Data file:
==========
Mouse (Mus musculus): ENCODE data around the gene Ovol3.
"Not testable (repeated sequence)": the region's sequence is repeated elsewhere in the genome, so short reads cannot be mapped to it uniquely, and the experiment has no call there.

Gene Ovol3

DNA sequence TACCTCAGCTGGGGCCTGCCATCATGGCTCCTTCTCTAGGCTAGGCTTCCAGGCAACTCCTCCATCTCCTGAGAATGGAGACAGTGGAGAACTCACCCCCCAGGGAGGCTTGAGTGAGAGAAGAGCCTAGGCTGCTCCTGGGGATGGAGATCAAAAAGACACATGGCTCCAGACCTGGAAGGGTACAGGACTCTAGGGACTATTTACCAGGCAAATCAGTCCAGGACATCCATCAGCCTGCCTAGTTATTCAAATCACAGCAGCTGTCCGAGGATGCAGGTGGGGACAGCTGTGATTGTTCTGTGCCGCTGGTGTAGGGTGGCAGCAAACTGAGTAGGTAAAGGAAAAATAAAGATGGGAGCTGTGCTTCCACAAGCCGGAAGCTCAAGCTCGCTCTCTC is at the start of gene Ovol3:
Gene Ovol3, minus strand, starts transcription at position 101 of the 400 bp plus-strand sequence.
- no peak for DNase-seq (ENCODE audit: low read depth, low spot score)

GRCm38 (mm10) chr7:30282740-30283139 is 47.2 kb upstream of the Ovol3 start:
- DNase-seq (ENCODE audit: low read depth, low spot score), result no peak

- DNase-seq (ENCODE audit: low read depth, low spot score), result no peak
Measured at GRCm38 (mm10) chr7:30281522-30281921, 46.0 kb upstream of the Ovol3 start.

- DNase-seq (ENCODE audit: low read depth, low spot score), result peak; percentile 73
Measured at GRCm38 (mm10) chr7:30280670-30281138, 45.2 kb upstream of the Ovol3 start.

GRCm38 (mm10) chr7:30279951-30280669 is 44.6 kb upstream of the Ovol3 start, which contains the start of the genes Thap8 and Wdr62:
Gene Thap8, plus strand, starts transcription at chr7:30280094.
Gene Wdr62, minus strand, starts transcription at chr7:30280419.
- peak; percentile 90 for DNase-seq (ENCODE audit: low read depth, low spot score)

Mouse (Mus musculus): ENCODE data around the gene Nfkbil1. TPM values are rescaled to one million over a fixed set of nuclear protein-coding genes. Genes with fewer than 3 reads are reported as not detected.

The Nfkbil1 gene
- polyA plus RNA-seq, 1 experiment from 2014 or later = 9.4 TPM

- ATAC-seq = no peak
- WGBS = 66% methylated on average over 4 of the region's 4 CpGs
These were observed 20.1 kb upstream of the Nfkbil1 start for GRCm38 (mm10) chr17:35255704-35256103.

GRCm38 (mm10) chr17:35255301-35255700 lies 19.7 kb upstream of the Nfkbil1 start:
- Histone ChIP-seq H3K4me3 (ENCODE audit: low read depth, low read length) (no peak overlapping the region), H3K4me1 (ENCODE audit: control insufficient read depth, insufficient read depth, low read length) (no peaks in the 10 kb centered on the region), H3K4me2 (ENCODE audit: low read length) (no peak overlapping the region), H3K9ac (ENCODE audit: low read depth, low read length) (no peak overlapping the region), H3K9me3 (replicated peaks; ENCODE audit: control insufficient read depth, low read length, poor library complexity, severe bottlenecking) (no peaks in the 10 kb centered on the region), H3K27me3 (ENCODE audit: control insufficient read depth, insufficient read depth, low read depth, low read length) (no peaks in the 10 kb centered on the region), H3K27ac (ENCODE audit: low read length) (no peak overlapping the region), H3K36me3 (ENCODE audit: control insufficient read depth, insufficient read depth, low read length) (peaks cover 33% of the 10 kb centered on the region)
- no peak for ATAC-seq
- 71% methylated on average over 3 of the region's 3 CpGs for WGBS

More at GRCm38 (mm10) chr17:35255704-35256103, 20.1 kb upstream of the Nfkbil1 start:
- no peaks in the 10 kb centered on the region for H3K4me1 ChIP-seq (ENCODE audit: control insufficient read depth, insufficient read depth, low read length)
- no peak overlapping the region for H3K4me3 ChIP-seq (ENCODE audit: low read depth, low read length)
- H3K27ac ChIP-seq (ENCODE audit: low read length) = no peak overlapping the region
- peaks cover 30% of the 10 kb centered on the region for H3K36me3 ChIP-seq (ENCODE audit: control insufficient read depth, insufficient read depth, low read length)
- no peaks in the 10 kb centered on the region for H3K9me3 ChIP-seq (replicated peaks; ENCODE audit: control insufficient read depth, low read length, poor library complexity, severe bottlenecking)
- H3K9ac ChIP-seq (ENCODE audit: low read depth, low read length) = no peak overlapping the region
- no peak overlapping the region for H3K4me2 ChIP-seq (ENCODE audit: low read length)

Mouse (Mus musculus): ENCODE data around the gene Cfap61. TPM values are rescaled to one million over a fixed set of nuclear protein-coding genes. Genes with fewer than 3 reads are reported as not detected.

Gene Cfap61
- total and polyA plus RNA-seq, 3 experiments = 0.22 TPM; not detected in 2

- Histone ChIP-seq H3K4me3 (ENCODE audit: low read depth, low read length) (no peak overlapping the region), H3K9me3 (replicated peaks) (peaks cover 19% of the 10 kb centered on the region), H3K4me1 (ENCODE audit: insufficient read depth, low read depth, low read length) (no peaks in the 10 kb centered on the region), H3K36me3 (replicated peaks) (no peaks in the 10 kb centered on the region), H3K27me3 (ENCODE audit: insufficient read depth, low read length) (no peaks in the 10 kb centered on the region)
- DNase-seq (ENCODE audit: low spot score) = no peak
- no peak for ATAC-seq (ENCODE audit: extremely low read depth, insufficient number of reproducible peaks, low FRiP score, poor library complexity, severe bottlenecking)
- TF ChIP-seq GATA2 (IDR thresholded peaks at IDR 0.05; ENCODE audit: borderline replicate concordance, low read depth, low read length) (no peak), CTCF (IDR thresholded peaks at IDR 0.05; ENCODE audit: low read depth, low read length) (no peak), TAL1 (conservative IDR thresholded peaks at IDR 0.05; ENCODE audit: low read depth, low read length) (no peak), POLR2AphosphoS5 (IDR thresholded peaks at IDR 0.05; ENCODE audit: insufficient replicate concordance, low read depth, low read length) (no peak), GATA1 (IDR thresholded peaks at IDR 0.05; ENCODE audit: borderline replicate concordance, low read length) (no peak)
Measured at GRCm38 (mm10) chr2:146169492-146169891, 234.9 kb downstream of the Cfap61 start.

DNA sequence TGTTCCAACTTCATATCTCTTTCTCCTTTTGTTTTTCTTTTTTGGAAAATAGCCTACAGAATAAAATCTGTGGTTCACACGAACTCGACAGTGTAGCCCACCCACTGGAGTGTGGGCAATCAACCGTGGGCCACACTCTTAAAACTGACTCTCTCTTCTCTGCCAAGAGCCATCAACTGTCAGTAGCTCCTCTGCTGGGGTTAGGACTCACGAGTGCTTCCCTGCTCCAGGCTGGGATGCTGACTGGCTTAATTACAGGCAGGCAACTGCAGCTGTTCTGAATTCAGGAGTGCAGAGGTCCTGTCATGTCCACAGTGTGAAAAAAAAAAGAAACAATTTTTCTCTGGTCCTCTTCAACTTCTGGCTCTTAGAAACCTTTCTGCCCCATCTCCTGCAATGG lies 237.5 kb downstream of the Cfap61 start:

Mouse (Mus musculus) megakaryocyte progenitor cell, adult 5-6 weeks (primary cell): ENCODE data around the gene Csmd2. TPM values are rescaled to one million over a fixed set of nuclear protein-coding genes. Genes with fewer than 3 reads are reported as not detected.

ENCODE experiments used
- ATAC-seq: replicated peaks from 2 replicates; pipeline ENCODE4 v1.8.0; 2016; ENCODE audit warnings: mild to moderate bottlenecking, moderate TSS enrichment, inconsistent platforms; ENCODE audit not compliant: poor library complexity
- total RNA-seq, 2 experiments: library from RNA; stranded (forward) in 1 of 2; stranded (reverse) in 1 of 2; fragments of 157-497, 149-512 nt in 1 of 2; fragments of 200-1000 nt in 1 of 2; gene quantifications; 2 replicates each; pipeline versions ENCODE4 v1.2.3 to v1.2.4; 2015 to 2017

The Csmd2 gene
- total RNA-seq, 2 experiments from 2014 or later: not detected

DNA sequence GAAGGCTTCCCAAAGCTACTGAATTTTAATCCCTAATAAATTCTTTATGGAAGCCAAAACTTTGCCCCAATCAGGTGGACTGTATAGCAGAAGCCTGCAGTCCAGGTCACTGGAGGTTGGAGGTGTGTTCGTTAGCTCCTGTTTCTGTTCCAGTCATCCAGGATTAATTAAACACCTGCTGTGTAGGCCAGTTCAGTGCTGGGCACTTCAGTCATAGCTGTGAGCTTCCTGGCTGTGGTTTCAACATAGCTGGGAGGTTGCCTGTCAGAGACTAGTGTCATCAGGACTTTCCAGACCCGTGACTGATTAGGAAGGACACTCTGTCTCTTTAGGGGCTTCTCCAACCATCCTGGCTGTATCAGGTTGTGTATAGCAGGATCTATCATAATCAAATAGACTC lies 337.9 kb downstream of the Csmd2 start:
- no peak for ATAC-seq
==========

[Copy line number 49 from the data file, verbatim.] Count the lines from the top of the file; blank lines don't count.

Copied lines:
- total RNA-seq, 2 experiments from 2014 or later: not detected